[Note: This review contains spoilers]
Ancient tradition and modern capitalism collide in this striking, and strikingly confident, debut feature from Zambian-Welsh filmmaker Rungano Nyoni, who draws on her dual background to craft a tale rich in murky superstition and clear-eyed social commentary. It is set in the small communities around Zambia’s capital Lusaka, whose inhabitants wear modern clothes, listen to Western music and place great faith in old ideas of spirits and witchcraft.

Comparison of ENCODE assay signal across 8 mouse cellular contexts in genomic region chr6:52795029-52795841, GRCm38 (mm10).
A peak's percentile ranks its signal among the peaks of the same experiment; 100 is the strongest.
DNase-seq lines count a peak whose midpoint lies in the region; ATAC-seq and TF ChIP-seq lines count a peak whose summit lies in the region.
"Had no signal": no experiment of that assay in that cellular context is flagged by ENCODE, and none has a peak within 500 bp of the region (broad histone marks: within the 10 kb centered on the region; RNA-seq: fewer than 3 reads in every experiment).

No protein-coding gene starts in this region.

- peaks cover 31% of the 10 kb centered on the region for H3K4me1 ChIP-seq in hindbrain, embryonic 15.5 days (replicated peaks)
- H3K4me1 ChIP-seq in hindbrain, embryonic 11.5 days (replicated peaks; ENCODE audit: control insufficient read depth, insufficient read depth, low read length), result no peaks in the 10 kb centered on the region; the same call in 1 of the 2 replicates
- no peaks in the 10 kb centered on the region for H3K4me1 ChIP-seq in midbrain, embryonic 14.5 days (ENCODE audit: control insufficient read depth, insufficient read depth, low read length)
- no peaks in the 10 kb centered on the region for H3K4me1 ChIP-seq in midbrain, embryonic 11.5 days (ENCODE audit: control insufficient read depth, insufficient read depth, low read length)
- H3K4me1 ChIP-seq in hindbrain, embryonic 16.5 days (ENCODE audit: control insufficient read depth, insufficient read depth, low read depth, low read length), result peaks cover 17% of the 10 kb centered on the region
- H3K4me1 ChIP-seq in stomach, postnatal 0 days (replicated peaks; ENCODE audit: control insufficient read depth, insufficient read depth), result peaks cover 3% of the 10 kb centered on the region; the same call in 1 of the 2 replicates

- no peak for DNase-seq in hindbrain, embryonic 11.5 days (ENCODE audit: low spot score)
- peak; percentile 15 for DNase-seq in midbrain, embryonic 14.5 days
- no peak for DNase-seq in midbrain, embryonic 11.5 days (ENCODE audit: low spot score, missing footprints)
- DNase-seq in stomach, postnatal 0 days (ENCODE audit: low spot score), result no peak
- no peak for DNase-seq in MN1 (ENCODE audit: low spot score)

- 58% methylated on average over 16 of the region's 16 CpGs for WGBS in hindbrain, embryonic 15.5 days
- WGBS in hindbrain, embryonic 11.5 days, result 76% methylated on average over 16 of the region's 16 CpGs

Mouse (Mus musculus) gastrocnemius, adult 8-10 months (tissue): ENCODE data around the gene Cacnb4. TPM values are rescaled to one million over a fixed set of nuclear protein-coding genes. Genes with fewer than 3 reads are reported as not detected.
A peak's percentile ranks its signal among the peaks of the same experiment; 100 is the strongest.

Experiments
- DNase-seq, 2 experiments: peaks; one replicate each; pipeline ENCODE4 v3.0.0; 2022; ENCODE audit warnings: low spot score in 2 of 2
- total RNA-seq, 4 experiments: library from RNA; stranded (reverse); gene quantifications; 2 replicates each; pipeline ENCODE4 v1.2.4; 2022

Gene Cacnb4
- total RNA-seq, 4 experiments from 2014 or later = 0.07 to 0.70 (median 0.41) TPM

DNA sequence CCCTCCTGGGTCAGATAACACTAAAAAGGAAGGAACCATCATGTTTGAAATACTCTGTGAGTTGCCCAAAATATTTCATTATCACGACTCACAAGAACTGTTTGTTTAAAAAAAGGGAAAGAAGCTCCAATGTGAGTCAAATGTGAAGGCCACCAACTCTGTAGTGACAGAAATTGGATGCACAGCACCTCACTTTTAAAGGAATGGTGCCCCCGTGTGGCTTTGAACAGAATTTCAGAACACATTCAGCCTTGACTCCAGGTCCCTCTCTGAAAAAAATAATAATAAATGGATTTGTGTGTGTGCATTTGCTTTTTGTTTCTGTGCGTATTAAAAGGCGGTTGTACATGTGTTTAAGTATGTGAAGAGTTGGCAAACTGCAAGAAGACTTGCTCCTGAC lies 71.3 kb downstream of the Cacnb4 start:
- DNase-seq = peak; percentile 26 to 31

Greenlighting this updated Red Riding Hood must have seemed like a no-brainer; combine the current trend for modern gothic – angst-ridden vampires and emotionally conflicted werewolves – with the familiar set up of an ever-green fairy tale, a beautiful cast and the director of the teen behemoth Twilight and you’ve got a sure fire winner, right? But, as so often happens, it seems that so much stock has been placed in replicating a seemingly winning formula that no care was taken to ensure that the resulting film had any emotional heart, or even a cohesive narrative.